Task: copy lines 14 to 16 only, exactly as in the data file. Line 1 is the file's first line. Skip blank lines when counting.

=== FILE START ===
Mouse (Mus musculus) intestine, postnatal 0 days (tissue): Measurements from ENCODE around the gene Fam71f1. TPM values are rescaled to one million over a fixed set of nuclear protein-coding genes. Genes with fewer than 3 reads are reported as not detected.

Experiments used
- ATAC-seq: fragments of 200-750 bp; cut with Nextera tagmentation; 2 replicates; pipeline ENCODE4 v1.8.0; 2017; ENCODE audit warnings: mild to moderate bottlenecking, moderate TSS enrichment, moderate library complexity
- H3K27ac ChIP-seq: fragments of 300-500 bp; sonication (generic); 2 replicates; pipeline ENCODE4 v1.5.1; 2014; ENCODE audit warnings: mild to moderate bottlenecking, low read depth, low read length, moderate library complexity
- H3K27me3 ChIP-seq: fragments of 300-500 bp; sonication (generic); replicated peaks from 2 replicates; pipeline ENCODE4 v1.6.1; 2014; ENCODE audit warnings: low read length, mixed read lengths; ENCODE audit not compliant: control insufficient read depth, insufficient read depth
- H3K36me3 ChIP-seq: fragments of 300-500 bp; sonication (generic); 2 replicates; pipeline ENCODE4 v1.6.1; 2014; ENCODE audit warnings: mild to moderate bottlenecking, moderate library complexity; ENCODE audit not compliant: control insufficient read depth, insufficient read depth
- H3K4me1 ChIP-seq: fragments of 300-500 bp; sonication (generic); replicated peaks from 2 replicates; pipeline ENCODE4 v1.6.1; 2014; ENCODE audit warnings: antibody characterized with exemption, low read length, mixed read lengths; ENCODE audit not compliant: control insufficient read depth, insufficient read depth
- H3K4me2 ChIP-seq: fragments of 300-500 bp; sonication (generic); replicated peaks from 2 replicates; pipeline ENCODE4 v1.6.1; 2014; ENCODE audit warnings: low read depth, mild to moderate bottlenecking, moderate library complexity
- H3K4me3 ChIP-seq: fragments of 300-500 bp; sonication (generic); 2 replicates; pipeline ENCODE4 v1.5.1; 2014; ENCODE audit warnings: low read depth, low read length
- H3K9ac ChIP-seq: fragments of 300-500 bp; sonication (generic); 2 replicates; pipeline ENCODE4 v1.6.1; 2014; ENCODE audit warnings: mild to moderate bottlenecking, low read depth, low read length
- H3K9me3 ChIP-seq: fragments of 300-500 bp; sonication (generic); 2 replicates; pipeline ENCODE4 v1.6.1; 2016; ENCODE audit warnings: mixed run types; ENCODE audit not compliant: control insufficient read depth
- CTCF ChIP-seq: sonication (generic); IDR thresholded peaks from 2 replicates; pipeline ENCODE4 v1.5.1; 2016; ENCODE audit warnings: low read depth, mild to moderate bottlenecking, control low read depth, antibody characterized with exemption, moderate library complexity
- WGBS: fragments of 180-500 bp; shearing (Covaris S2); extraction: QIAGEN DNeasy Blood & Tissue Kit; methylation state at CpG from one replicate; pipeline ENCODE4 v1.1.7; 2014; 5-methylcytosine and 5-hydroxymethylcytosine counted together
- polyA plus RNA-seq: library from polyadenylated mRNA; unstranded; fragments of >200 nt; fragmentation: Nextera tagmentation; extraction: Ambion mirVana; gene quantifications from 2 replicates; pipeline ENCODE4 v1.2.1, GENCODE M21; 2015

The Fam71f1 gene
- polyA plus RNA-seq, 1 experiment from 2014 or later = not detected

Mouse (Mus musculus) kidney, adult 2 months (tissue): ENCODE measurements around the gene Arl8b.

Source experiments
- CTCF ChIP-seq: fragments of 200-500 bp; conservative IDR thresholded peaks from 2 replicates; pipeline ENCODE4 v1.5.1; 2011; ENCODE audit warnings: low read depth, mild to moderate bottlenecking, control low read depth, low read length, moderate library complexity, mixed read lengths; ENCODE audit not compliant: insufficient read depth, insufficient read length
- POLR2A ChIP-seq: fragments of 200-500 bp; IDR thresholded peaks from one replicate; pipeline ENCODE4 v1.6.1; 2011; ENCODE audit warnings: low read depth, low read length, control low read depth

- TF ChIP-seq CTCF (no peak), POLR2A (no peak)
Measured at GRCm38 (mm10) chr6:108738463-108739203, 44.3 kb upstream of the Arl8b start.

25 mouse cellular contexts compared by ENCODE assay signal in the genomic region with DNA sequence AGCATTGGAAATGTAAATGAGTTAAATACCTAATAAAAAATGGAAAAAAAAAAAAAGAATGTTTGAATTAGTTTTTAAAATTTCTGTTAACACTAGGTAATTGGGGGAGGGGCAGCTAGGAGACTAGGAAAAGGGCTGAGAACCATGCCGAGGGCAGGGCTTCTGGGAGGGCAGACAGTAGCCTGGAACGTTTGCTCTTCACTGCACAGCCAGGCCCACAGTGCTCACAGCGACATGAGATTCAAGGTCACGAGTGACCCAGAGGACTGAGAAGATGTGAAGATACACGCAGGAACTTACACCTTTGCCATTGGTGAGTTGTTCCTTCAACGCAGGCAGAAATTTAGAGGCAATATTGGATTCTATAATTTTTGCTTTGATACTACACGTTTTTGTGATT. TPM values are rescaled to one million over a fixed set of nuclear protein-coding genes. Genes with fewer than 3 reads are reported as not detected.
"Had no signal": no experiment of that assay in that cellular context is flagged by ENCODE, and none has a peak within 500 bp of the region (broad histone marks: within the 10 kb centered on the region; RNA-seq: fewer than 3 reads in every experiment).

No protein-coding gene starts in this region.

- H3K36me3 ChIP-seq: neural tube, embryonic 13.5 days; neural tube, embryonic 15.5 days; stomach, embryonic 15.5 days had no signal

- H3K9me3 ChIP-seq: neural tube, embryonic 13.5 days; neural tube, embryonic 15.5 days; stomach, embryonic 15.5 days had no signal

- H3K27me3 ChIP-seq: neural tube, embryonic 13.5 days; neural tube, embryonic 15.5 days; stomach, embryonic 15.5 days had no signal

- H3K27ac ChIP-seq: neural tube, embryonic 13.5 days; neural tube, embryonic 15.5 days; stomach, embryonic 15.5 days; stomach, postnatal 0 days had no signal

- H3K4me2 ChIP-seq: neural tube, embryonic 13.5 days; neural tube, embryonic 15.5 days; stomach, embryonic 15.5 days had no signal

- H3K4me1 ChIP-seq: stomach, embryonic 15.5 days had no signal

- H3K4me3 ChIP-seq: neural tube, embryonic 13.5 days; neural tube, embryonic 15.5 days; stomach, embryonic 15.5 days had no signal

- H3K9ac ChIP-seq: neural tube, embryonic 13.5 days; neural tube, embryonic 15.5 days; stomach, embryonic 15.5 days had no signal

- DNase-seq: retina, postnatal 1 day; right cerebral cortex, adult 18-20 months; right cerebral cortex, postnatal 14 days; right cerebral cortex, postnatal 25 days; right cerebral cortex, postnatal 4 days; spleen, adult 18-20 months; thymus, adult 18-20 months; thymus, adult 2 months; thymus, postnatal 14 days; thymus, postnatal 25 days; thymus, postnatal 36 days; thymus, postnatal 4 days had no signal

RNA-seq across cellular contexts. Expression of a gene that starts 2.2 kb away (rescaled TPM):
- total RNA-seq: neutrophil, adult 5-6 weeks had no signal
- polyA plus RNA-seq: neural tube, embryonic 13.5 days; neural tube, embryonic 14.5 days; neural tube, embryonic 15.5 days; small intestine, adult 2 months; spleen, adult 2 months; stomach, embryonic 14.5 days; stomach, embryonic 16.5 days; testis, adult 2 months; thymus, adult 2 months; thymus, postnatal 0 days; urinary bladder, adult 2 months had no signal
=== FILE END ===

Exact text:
- polyA plus RNA-seq: library from polyadenylated mRNA; unstranded; fragments of >200 nt; fragmentation: Nextera tagmentation; extraction: Ambion mirVana; gene quantifications from 2 replicates; pipeline ENCODE4 v1.2.1, GENCODE M21; 2015

The Fam71f1 gene
- polyA plus RNA-seq, 1 experiment from 2014 or later = not detected